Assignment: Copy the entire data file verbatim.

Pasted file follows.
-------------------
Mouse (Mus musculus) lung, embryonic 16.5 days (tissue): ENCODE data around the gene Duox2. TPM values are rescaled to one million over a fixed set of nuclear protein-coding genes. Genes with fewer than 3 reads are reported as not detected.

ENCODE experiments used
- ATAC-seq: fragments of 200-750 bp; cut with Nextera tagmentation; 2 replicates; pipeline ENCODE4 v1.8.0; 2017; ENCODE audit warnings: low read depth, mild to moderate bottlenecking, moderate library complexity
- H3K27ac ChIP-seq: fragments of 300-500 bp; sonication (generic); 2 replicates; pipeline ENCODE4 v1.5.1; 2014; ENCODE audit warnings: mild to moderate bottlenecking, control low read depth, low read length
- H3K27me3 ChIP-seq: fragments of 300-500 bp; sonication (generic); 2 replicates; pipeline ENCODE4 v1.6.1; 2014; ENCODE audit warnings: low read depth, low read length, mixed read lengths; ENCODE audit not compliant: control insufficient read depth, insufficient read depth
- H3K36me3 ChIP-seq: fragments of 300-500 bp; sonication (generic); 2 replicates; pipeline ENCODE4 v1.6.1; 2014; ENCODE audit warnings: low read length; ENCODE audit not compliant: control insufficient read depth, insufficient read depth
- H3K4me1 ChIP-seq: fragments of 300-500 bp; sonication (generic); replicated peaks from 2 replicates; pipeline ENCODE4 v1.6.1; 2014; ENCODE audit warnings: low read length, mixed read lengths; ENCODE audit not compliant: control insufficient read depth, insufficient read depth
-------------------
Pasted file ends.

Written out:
Mouse (Mus musculus) lung, embryonic 16.5 days (tissue): ENCODE data around the gene Duox2. TPM values are rescaled to one million over a fixed set of nuclear protein-coding genes. Genes with fewer than 3 reads are reported as not detected.

ENCODE experiments used
- ATAC-seq: fragments of 200-750 bp; cut with Nextera tagmentation; 2 replicates; pipeline ENCODE4 v1.8.0; 2017; ENCODE audit warnings: low read depth, mild to moderate bottlenecking, moderate library complexity
- H3K27ac ChIP-seq: fragments of 300-500 bp; sonication (generic); 2 replicates; pipeline ENCODE4 v1.5.1; 2014; ENCODE audit warnings: mild to moderate bottlenecking, control low read depth, low read length
- H3K27me3 ChIP-seq: fragments of 300-500 bp; sonication (generic); 2 replicates; pipeline ENCODE4 v1.6.1; 2014; ENCODE audit warnings: low read depth, low read length, mixed read lengths; ENCODE audit not compliant: control insufficient read depth, insufficient read depth
- H3K36me3 ChIP-seq: fragments of 300-500 bp; sonication (generic); 2 replicates; pipeline ENCODE4 v1.6.1; 2014; ENCODE audit warnings: low read length; ENCODE audit not compliant: control insufficient read depth, insufficient read depth
- H3K4me1 ChIP-seq: fragments of 300-500 bp; sonication (generic); replicated peaks from 2 replicates; pipeline ENCODE4 v1.6.1; 2014; ENCODE audit warnings: low read length, mixed read lengths; ENCODE audit not compliant: control insufficient read depth, insufficient read depth